Monday, November 16, 2009

Dissonance to Cadence

“I can believe that I'm a wizard, that I can do everything with my mind, and I'll be strong as all hell... I just need to be confident.” -Dave Graham

At some point things just click. Specific focus isn’t needed; things just happen. Confidence, weakness, focus, whatever, the brain begins to recognize sequences of movement faster and more efficiently, always looking ahead. When to bear down on that razor edge, reel in, and lunge for that next hold. Pace --rhythmic breathing, anticipation-- comes together, speeding up when the moves are difficult, slowing when they let up, always looking ahead. All parts of the body do exactly what they need to be, “PSAAHT!!!” The difficulties are over, the puzzle deciphered. One last move. Then the mind realizes what is going on. Other thoughts begin to drift in, excitement from climbing through this heinous problem, anxiety thinking that this may just be the day that you send, fear from being so high off the ground... all this swirling round and round, killing your focus, disrupting your breathing, and then, a small error leads to a foot popping off, throwing everything out of balance... you try to correct, but a split second later, you crash into the pads, roll down the hill, and lie huddled in the dirt. Defeat.

This failure is all too common in climbing. Falling is part of the process. If you never fall, you aren’t trying hard enough. Like any orchestration, it’s nearly impossible to play the notes right on the first go. The process of projecting a climb, working it over and over to figure it out, can be the most frustrating yet rewarding experience for a climber. You see, when you do figure out the individual pieces, when you figure out the very best way to do something, when you can finally sustain sound focus, strength doesn't seem to matter as much.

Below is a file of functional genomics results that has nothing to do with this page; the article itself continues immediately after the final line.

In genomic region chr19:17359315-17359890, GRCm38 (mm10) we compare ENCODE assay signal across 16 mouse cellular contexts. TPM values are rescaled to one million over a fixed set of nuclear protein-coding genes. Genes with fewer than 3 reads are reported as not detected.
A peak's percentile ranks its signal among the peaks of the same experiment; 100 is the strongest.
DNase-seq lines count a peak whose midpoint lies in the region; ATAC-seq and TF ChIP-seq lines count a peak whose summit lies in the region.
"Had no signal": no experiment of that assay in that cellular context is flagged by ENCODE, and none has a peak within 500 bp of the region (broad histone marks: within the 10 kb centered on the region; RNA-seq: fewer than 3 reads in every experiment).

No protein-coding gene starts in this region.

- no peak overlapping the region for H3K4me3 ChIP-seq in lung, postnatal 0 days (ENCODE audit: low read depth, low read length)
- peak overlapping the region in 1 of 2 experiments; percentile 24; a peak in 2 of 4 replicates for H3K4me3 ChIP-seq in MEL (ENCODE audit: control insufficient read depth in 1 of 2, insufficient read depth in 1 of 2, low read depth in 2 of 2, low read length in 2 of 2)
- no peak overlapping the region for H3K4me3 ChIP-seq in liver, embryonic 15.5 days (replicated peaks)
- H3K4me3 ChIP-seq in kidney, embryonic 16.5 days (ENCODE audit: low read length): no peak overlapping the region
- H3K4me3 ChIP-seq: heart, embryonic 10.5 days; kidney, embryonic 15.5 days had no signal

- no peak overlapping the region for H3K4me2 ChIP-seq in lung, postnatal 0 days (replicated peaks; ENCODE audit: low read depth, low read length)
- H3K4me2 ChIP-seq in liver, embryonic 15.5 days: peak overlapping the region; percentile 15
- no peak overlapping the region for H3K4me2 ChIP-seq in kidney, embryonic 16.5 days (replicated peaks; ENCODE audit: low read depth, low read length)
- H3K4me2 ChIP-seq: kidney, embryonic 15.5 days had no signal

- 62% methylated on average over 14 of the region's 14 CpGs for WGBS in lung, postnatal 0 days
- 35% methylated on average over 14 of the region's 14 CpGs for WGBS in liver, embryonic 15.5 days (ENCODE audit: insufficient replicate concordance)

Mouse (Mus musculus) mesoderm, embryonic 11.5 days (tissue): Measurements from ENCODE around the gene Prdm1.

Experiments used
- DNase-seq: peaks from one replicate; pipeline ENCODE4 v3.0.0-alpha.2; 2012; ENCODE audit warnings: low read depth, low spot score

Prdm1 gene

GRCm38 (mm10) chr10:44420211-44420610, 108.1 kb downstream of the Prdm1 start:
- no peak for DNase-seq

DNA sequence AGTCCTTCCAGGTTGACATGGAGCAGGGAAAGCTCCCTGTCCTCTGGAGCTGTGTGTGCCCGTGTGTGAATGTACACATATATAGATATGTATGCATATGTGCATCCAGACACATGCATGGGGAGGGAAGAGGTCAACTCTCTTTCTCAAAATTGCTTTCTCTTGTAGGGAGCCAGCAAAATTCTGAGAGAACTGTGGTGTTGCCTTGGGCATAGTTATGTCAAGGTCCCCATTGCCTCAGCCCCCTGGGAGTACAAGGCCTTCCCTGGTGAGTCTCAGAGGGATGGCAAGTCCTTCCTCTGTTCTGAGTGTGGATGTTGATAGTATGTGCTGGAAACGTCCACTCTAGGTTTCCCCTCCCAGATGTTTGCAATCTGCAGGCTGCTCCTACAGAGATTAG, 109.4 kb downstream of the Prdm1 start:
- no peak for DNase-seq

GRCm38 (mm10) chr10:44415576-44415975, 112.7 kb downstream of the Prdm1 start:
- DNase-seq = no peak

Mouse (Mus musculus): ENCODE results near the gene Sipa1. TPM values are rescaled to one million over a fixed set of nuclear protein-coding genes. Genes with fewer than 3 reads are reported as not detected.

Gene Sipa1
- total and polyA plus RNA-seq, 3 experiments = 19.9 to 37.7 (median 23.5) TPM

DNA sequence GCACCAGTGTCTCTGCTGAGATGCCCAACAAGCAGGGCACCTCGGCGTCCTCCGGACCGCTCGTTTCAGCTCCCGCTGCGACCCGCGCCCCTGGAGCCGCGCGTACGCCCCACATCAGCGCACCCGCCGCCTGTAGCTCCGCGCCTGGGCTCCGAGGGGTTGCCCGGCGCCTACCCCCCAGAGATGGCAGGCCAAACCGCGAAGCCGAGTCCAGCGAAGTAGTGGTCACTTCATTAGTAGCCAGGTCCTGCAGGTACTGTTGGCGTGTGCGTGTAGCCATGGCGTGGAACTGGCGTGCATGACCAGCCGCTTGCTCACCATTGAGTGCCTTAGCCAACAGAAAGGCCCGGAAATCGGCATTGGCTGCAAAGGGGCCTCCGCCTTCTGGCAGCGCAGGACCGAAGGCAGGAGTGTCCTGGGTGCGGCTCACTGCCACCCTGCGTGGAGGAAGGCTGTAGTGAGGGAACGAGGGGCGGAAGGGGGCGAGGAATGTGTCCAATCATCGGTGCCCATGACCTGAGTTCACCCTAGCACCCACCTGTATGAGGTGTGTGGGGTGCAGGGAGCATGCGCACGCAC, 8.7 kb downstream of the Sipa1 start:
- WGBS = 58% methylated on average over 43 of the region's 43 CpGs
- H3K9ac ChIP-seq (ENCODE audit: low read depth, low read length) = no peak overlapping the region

The notes are there for all eternity, and the musician has to unlock them perfectly to make music. There is a path in your mind that shows the sequence, the moves, and what to do to adapt to each movement. When things move perfectly in motion there is brilliance to it. Climbing is a strange game of body positions. A game of engrams, of muscle memory. It’s a game of occupying space, keeping everything together, feet, hands, fingers, core, whatever... you need it all together. There is a kind of fluency, and the climbing language develops. With dissonance gone, harmony follows. It takes a strong body to pull the moves, and a stronger mind to ultimately realize success.

The sun falls behind the mountains, the rock cools down, and you’re back, walking the trail you know so very well. That boulder is still there; this time, it’s revenge. The breathing pattern begins, steadying on the inhale, executing on the exhale.You reach for that tiny quartz crystal. Then the physical disappears. You grab the sharp grainy hold, set your feet, move your hips, slap the pinch, bump your hand again, inhale, then “PSAAHT!!! AHHHAAAH!” Keep it together! pull the lip, and bam! you’re sitting on top just as the last light fades and stars appear. The cadence dies down, the number fades. Victory.


  1. Tom- Thats a decent bit of writing! There were moments where my palms began to sweat...

    What about your project at the Fins? Did you send? I didn't hear much from you or Matt T. in the later part of summer. I was super busy though... And what about the Weeper Cave? Still full of open projects or hard routes?

    Cheers, Marc

  2. thanks! I actually wrote that for my creative writing class.

    no luck on the fins proj. I broke my right middle finger in mid august and couldn't make it back up there. so maybe next summer...
    and yeah, the routes in weeping cave are ridiculous, and very tough.

    mostly andrew and i have been focused on an amazing crag up here in montana called natural bridge. so many good 5.13s!

  3. Tom-
    Yea, Andrew showed me the guide book to that crag. Looks pretty sweet! Is it still climbable now or too cold? Show us some pics of the place!